This is where you enter the Mugello valley: the toll booth will be your portal. Crossing it you’ll have access to a wooded landscape, mountainous, verdant and unique. Falcons in flight are not unusual here, high above views dotted with villages, Barberino first of all, which offers a great deal to visitors. Discover it at leisure. Because the palette of the Mugello is multi-coloured and it’s worth seizing every shade.
The skyline of the Mugello is gentle and beautiful, but it’s even more intriguing when viewed from the water. Let’s drop down to Lake Bilancino, the largest in Tuscany, a man-made basin, engineered for drinking water purposes, which has become one of the loveliest places in the valley. Snap a few pictures in canoe or while windsurfing. The lake hosts top events, regattas, watersports and a sailing competition. The destination of countless fishermen who dot the lake with their rods.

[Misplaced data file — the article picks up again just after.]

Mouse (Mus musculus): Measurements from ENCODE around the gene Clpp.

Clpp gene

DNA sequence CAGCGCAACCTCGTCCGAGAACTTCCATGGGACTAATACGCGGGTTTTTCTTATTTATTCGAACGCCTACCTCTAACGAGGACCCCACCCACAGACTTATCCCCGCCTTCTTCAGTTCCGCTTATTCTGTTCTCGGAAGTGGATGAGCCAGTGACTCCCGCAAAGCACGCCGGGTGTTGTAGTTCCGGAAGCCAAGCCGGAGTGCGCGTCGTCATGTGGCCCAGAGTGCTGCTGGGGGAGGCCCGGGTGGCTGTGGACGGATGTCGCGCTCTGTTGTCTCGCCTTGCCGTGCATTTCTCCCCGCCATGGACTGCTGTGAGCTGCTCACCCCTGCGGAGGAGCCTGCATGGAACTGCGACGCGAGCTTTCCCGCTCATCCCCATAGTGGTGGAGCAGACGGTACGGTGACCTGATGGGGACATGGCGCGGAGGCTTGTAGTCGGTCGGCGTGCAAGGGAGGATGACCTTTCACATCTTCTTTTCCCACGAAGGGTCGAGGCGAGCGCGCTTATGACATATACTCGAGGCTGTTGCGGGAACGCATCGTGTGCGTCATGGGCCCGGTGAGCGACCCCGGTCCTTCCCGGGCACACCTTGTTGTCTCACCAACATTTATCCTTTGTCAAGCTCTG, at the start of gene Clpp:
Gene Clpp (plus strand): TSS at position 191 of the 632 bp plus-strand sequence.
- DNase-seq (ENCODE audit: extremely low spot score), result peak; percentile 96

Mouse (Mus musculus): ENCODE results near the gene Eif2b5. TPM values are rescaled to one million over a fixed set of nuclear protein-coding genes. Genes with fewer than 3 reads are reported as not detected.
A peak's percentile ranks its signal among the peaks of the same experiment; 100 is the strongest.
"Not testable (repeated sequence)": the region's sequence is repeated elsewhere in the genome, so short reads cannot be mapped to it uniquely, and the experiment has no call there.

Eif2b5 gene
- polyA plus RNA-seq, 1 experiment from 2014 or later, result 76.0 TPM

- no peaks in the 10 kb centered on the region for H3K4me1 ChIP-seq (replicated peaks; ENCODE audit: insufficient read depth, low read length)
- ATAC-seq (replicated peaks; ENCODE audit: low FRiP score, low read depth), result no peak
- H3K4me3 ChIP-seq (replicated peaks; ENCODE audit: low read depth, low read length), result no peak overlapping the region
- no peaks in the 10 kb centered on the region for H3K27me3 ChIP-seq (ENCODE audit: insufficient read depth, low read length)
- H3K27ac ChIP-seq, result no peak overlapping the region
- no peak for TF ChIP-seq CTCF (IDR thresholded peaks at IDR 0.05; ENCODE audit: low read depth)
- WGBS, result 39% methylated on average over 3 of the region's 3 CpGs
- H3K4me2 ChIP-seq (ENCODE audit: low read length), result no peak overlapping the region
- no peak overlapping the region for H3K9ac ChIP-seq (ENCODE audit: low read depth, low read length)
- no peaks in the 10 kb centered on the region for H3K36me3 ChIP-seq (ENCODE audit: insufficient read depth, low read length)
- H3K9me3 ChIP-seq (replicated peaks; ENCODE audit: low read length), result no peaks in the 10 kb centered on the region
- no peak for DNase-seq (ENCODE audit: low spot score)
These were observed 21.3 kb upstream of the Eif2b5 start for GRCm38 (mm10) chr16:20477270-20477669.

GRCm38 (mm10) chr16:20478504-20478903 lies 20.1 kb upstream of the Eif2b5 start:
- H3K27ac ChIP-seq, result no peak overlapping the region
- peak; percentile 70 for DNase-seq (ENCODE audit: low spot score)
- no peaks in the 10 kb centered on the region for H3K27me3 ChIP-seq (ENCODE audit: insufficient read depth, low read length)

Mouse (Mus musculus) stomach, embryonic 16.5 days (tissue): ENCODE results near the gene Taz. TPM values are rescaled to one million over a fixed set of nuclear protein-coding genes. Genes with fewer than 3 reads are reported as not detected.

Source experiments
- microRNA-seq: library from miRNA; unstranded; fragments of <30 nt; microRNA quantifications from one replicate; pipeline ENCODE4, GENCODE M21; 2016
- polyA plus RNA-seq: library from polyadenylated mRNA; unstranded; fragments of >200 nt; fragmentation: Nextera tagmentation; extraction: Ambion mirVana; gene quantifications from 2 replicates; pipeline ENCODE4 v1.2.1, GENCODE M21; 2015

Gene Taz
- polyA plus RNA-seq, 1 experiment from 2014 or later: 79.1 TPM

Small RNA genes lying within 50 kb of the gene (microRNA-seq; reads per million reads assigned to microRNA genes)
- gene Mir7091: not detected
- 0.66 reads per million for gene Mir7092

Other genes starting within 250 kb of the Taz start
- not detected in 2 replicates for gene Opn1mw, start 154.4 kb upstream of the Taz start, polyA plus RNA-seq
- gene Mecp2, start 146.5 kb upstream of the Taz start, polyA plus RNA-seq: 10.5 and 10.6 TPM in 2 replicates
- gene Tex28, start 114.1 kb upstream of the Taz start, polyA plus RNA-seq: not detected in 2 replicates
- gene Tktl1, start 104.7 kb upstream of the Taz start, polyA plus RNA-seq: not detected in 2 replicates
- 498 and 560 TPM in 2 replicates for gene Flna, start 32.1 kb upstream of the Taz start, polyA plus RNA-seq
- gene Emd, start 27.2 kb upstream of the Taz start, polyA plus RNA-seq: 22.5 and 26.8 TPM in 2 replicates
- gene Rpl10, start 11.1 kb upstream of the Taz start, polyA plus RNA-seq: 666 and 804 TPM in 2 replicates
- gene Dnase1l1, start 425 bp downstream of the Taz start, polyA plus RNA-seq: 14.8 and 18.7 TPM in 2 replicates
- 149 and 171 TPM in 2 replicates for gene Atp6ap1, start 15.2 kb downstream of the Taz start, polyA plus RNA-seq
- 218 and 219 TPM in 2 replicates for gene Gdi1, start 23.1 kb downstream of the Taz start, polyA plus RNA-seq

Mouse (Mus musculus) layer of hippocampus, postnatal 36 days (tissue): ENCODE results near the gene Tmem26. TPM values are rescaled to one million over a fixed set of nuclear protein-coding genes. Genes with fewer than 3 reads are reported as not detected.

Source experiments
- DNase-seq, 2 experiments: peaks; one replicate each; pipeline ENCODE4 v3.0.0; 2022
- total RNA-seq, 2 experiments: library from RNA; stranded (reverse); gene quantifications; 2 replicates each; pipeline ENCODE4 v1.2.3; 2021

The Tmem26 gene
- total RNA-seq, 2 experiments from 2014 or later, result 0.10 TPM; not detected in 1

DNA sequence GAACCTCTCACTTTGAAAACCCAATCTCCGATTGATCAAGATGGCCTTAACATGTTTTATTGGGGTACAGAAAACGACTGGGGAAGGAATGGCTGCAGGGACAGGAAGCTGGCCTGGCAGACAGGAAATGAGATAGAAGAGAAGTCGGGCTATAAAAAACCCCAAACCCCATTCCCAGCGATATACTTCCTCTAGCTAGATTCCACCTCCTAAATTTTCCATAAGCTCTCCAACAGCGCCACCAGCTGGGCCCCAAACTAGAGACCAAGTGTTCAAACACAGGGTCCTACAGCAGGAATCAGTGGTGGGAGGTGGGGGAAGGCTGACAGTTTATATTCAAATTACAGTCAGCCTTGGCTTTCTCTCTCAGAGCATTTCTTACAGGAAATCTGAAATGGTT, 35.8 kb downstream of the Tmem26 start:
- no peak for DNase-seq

After all doing exercise comes naturally in a place like this. Clean air, striking scenery and countless possibilities for all tastes. In addition to watersports, Barberino is home to many other disciplines. Cyclists can climb up to Panna from Galliano and marvel at Tuscan nature along a cypress-lined road. Or tread the nature trails around the lake to experience the wellbeing that comes from the quietude of this countryside with a vast network of walking and horse riding trails.
Art and history are found around every corner in the Mugello: Renaissance churches, country chapels, old buildings and noble villas. Discover them one by one. There’s the fifteenth-century Sant’Andrea a Camoggiano, the solitary Romanesque church of San Gavino Adimari, the churches in Badia a Vigesimo and San Bartolomeo a Galliano, Barberino town centre with its Palazzo Pretorio, the Medici loggias, the Oratorio della Compagnia della Misericordia and the church of San Silvestro, patron saint of the town. Then there’s the old Cattani castle, which dominates the town from on high, little Villanova castle, with truly splendid views over Lake Bilancino, Villa Le Maschere, now a luxury hotel, and in particular the turreted Medici villa of Cafaggiolo. It seems that the noble Florentine family had roots here near Barberino, in Campiano. And the family built one of its main homes in Cafaggiolo, much frequented by Lorenzo the Magnificent. In fact, he dedicated one of his poems to the “Nencia da Barberino”.